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The following tables show the positions of the clubs engaged in the O.R.F.U. flag competitions : —

to the Southern. The following table shows the posil Jhe senior Association teams : —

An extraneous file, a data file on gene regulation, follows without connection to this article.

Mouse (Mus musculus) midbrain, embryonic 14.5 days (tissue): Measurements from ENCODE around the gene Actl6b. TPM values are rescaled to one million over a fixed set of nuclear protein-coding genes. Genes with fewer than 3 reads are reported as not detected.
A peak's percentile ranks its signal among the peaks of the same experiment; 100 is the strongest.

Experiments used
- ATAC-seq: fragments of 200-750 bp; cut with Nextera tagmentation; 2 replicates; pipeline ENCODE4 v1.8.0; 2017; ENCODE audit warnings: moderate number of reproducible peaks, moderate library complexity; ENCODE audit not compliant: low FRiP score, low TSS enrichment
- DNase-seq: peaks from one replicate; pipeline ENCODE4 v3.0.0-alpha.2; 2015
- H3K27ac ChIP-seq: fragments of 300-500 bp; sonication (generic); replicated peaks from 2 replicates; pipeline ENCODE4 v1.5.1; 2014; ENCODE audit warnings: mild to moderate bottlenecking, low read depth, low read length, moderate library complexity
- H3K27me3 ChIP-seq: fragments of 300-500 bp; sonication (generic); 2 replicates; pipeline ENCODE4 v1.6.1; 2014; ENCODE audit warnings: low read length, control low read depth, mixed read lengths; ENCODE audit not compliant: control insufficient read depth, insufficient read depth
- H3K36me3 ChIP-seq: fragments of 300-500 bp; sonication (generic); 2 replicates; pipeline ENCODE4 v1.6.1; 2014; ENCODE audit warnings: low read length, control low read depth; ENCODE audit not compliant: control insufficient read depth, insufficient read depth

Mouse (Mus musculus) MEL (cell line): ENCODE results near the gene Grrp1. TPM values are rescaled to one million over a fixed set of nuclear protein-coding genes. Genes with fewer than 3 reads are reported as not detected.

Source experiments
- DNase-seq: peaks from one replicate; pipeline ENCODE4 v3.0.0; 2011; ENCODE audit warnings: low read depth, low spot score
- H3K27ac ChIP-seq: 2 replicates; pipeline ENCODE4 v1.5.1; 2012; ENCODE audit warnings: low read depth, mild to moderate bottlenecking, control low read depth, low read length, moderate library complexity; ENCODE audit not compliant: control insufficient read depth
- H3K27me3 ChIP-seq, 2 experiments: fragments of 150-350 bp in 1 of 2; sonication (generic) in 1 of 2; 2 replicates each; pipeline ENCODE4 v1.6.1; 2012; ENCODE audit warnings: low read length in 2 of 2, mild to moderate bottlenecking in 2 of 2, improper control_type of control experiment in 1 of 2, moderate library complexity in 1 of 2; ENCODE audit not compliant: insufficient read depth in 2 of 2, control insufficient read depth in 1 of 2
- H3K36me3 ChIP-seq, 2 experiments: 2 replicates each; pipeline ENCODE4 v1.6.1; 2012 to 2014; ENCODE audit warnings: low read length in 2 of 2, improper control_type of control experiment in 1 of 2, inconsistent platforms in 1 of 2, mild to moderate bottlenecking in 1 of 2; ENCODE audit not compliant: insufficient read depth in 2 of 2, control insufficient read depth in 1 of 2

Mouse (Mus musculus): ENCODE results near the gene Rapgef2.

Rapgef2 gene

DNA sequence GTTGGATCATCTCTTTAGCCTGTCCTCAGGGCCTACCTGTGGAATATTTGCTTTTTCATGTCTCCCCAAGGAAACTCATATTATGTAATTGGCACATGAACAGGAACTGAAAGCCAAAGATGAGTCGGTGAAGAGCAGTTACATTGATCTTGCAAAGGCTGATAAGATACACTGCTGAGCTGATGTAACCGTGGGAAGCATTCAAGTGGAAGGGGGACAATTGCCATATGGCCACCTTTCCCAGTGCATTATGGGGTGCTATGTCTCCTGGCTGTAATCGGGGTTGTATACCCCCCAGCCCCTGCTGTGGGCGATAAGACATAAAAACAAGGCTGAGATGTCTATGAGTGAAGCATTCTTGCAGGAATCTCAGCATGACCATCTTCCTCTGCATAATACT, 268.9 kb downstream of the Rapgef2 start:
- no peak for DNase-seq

As only the last twe matches played count for the Charity Banner, the Northern really lie Jjist, and -Southern third, for the banner. L. Allen, the Taranaki player, who was included in thcslast New Zealand has unfortunately met with a serious accident, which may have the effect of closing 1 his career on the football field. While playing for the Star Club versus Stratford last Thursday week Allen received a severe kick in. the pba, which has caused internal hemorrhage. Tlio photographs of the majority of the